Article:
Because the registry is accessed through a special API it is available to scripts and remote management using WMI. Each script does not have to be customised for every application’s unique configuration file layouts and restrictions.

The registry can be accessed as one item over a network connection for remote management/support, including from scripts, using the standard API.

It can be backed up more easily, in that it is just a small number of files in specific locations.

Bad things with the Registry

Not all that shines is gold. The Registry introduces some problems as well:

It is a single point of failure – damage to the Registry can render a Windows system unbootable, in extreme cases to a point that can not be fixed, and requires a full reinstall of Windows. This is why it is so important to use registry scan and repair utilities, while the registry still can be repaired.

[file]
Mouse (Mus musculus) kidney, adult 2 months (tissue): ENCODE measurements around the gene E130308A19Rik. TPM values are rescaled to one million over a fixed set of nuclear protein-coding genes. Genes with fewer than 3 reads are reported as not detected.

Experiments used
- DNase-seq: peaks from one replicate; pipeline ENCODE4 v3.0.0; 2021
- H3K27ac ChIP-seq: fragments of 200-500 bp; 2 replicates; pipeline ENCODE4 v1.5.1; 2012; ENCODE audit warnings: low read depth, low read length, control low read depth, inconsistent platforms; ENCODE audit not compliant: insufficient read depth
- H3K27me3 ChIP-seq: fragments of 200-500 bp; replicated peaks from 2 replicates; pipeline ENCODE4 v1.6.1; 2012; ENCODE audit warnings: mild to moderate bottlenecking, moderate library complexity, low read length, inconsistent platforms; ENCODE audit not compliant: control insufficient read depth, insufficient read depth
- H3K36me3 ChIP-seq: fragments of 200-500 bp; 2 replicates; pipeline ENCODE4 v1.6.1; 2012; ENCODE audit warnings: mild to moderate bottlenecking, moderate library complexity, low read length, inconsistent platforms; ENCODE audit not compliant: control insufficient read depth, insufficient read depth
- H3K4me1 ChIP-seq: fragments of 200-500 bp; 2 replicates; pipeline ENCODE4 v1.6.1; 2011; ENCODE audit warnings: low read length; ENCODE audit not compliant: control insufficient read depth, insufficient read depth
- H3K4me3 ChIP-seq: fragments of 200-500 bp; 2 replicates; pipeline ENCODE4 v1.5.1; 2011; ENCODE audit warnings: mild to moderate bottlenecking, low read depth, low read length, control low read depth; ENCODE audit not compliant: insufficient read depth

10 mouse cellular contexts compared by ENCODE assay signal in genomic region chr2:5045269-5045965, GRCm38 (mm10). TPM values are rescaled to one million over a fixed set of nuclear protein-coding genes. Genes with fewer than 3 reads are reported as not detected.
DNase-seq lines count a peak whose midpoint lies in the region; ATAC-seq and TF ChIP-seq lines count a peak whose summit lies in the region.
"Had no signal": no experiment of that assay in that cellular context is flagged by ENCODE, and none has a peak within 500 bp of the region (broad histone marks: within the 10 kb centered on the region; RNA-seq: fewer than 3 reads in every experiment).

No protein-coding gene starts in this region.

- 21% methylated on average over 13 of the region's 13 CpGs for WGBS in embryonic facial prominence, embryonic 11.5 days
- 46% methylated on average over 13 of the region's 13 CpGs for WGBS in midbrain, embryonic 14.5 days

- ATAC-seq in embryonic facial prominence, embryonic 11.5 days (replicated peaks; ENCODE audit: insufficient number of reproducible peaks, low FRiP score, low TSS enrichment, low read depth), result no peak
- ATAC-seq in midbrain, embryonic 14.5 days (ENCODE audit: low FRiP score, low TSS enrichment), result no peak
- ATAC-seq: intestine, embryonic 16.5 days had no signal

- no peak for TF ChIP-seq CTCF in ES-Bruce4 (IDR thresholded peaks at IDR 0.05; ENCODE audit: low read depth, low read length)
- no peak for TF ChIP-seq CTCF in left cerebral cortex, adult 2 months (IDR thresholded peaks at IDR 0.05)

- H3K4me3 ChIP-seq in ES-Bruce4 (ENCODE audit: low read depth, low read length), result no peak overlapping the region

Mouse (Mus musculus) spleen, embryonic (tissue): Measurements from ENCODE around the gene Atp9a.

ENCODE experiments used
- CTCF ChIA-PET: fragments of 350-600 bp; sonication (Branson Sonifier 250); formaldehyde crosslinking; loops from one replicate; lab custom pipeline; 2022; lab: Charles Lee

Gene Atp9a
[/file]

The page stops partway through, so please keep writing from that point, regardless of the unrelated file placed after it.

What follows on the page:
Any program which wants to manipulate the registry must use special Windows API functions whereas a configuration file can be manipulated using normal text file-processing techniques.

Configuration files can contain comments to help the user by explaining what values are for and how they can be changed, the registry cannot. And the registry use something called guids in a large scale. Long strange unique numbers that is completely meaningless to humans. Making handling much harder.

It is more difficult to backup – it cannot be done ‘live’ because it is always in use, and thus requires special software such as ntbackup.

Restoring parts of the registry is hard because you cannot easily extract data from backed up registry files

Any application that doesn’t uninstall properly, or doesn’t have an uninstaller, can leave entries in the registry, which can lead over time to increased file size and decreased performance. And once again, heres the major reason why you must use a registry scan/clean and repair software.

The registry will be redone once more with the release of the new Vista Operating System from Microsoft.